Rightwood Update

My mom had a billion tests last week to measure how her treatments were working. And the results are in.

Drumroll please…

1. It was determined that she did not actually have a stroke. All of her symptoms were caused by a bone spur in her shoulder. I’m not sure what a bone spur is, but it’s definitely better than a stroke.

2. All of her tumor markers went down. Again, even after asking my mom, I’m still not sure what a tumor marker is, but I can assure you this is a very good thing.

3. The tumors in her chest and abdomen have not progressed. Halt, bitches!

4. The tumor in her left hip has shrunk. The tumor in her right hip has disappeared. That’s right, I said disappeared.

The only thing that’s not under control yet is the skin cancer, but the doctor’s are not as concerned about that because it’s not life threatening. The next course of action is to do two rounds of chemo pills (to hopefully get that skin cancer busted up) and then go back to the hormone treatments.

How am I feeling right now? Grateful. Grateful to all you for your thoughts and prayers. Grateful to my mom for being such a fighter. And grateful that we got this wonderful news just before Christmas. I couldn’t have dreamed-up a better Christmas present.

A Thousand Thanks

My mom and pops at my wedding.

My mom had a stroke on Monday night. She is fine, but has limited use of her left arm. The doctors say it should be as good as new with time. They ran a bunch of tests and found no cause. Apparently this is common in Stroke Land. They suspect it’s not caused by her cancer, but from the stress of having cancer. Fun, right? They’re discharging her from the hospital today and they cleared her to travel to Philadelphia tomorrow. She insists on still coming to Thanksgiving, even though we assured her we would go up there instead. I think she’s crazy, but I will honor her wishes. All I care about at this point is that she is ok. I’ll do whatever she wants and needs. Plus, when Rightwood says she’s doing something, it’s best not to mess with her.

I guess all I want to say to you guys is this: hug your loved ones extra tight tomorrow. Because every moment you have with them is a gift.

Happy Thanksgiving. I know I’m extremely thankful this year.


Thank you all for the outpouring of thoughts and prayers. Unfortunately, I’m going to have to ask you to keep them going a little while longer.

It turns out my mom’s cancer is stage IV. Let’s just say that’s pretty much the opposite of what we were hoping for. Surgery is not an option. Our best bet is to keep the cancer from spreading, which means my mom will need chemo treatments for the rest of her life. Not ideal, but my mom insists it’s not going to cramp her style.

I will say I definitely picked an interesting time to quit drinking. I may or may not have had multiple red velvet cupcakes last night, but I did not have a drink. And as much as I want one, I’m not going to do it. I not only owe it to myself and Baby-Best-Yet-To-Be to stay as healthy as possible, but I now I owe it to my mother as well.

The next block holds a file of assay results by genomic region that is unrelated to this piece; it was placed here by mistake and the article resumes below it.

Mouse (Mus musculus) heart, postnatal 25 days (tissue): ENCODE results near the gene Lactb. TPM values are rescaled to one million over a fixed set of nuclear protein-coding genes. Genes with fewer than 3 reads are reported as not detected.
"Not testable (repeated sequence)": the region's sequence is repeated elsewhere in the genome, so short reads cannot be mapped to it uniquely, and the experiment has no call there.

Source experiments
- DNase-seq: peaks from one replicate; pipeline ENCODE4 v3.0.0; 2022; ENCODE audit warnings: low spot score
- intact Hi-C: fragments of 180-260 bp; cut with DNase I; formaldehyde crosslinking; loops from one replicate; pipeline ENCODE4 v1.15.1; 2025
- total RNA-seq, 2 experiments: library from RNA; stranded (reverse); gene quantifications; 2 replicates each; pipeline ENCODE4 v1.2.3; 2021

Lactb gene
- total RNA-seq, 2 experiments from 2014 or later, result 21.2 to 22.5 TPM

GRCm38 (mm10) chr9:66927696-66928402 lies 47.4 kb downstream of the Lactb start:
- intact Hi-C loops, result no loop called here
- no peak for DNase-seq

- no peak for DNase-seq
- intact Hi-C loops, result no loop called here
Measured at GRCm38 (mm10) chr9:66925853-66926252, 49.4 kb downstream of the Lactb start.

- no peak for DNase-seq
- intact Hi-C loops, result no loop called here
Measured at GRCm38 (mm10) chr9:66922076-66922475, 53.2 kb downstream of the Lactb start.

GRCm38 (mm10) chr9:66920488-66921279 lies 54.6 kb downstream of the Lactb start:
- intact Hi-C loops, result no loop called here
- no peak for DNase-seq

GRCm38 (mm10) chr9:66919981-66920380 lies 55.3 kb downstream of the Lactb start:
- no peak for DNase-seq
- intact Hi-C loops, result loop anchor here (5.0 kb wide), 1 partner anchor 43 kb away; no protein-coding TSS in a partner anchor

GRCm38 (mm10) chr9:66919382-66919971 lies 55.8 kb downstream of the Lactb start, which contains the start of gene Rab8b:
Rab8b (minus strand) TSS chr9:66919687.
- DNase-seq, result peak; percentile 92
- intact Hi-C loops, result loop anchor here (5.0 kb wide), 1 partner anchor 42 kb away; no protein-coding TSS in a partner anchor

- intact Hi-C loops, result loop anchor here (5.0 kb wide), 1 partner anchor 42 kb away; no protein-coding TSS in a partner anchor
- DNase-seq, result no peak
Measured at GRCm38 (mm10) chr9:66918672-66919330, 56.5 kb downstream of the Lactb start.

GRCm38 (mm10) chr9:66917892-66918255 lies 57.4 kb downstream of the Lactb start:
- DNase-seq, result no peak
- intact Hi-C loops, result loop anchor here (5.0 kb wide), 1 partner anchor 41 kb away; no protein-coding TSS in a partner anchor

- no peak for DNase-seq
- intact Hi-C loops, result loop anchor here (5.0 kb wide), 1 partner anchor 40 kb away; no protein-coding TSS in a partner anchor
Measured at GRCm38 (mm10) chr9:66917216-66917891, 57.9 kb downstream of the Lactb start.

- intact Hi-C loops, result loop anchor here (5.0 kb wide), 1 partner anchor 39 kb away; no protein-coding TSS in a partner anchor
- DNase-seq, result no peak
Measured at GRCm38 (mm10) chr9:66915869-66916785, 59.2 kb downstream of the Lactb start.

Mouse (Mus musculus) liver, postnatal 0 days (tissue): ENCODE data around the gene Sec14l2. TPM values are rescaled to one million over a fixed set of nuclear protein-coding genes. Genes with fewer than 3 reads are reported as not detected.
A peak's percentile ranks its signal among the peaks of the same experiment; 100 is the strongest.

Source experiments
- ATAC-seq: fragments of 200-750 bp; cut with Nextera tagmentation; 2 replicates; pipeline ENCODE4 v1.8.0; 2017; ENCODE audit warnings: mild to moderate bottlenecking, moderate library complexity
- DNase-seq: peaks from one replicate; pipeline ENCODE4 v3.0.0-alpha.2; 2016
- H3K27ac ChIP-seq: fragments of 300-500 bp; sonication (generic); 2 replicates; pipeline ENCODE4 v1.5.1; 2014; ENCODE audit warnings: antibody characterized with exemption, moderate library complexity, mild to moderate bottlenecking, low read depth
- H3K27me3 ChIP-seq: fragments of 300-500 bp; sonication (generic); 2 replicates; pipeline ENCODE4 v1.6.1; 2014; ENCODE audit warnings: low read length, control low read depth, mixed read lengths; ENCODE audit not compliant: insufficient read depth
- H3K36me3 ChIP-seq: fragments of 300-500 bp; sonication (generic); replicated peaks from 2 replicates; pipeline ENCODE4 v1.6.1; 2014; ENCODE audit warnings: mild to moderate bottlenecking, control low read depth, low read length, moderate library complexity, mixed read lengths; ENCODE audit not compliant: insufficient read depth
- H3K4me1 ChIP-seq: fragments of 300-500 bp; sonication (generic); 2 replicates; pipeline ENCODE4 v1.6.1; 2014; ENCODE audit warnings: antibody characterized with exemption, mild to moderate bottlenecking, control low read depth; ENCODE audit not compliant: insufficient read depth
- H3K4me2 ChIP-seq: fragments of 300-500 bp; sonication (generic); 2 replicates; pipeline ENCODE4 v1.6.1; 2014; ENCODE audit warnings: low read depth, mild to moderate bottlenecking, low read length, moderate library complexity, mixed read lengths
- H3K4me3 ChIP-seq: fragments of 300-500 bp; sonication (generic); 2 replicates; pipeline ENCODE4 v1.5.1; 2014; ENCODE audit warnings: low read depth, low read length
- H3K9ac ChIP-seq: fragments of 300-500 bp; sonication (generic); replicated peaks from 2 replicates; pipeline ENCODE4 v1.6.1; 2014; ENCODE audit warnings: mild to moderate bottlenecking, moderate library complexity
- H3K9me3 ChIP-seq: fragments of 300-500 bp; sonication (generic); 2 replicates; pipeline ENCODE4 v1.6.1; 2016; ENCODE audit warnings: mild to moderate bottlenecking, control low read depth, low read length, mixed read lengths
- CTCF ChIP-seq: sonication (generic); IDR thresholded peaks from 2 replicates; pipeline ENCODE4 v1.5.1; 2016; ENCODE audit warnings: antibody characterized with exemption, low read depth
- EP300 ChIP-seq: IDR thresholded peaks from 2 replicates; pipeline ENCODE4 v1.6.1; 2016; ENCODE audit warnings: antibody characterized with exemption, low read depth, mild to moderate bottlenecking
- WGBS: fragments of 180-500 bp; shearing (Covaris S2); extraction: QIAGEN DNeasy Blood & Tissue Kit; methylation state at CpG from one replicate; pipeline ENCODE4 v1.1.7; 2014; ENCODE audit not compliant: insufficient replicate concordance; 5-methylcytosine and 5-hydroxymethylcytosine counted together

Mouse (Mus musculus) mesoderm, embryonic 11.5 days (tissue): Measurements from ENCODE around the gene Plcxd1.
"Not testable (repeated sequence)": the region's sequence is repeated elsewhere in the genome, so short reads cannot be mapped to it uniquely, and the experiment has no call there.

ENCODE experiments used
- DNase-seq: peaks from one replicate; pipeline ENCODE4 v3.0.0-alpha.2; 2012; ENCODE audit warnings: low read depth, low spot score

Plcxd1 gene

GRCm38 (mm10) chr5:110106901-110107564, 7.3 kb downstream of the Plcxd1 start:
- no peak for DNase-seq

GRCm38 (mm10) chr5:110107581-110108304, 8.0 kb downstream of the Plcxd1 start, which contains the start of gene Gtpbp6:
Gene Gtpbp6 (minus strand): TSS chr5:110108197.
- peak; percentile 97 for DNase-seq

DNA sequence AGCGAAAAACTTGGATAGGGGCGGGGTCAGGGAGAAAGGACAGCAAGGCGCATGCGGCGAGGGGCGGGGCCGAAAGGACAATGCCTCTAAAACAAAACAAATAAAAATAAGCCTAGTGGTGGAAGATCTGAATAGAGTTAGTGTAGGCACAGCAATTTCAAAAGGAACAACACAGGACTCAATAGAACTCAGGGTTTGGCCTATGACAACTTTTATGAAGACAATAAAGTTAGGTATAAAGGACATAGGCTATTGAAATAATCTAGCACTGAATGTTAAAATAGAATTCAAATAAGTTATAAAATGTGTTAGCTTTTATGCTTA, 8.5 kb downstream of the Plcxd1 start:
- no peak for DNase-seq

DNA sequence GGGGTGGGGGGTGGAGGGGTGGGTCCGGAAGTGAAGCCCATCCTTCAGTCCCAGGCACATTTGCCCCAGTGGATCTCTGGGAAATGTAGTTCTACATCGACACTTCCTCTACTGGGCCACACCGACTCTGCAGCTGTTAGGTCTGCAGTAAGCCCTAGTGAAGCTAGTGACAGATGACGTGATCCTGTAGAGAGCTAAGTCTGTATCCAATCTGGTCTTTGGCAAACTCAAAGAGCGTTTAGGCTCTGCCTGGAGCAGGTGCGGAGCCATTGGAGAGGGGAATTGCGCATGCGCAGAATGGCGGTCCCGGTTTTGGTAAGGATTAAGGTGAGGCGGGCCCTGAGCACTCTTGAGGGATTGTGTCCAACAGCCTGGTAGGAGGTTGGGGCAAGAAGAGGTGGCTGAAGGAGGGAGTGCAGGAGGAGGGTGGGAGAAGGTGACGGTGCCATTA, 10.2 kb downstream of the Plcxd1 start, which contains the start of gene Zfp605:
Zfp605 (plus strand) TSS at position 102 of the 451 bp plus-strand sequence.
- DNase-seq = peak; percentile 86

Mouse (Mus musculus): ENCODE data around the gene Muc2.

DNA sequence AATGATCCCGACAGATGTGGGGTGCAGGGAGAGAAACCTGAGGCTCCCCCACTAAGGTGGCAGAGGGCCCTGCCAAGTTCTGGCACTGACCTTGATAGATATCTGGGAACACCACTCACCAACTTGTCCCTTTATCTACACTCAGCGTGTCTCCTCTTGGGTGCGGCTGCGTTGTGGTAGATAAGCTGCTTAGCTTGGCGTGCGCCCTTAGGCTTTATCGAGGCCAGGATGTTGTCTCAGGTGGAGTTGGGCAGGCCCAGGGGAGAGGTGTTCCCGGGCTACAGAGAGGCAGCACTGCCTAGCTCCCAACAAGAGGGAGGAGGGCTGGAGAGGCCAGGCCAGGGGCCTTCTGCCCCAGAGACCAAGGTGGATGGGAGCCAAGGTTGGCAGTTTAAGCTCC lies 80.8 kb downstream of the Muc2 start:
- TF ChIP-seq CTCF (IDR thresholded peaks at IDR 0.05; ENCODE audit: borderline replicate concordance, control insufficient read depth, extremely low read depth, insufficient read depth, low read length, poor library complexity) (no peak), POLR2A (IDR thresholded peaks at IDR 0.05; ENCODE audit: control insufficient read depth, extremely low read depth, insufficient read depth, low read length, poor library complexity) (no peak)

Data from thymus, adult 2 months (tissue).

As my mom said last night, “We need to widen Hope Street into a freeway.” So that is what we’ll do. Because there is nowhere to go but onward.

Calling All Thoughts, Prayers and Other Niceties

I got a call from my mom today at 5 p.m. sharp. I knew a phone call at the exact minute I was due to leave work could only be bad news. Unfortunately, I was right.

My mother’s cancer is back. Bam! That tricky-slick disease totally sucker punched us.

We don’t know what stage the cancer is in. We don’t know how good or bad the prognosis is. We don’t know anything, really. She has a PET scan tomorrow to determine all of these things. We’re hoping to have answers within 24 hours of the test.

For now, we wait. Speaking as someone who has gone through this before, my mother says this initial waiting is the hardest part.

While we are waiting, I would love it if you all could keep her in your thoughts. If you’re the praying kind, those would be great, too. If her cancer is local, we’re golden. Chances are she’ll need surgery and then she’s all set. No further action required. If it’s not local, well, we’ll cross that bridge when we come to it.

So, please, keep your fingers, thoughts and prayers crossed that we hear that magic word…local.

My mother survived her last round of cancer like a champ, managing to maintain a level of optimism and grace along the way that was inspiring. She is feisty, stubborn and incorrigible. If you try to tell her no, forget about it. You do not, and I repeat, do not, want to mess with her. Quite frankly, I’m surprised Mr. Cancer dared show his face around her again. Clearly, he must be a little slow on the uptake.

My mother told me tonight that she’ll be fine. You may not know this about her, but she is always right. My father and I often acknowledge this fact by calling her Mrs. Rightwood. So listen, if Rightwood says she’s going to be fine, then she will be. End of story.

But I bet she’d still like to know that you have her back. Send some positive energy her way. It would mean more to her (and me) than you’ll ever know.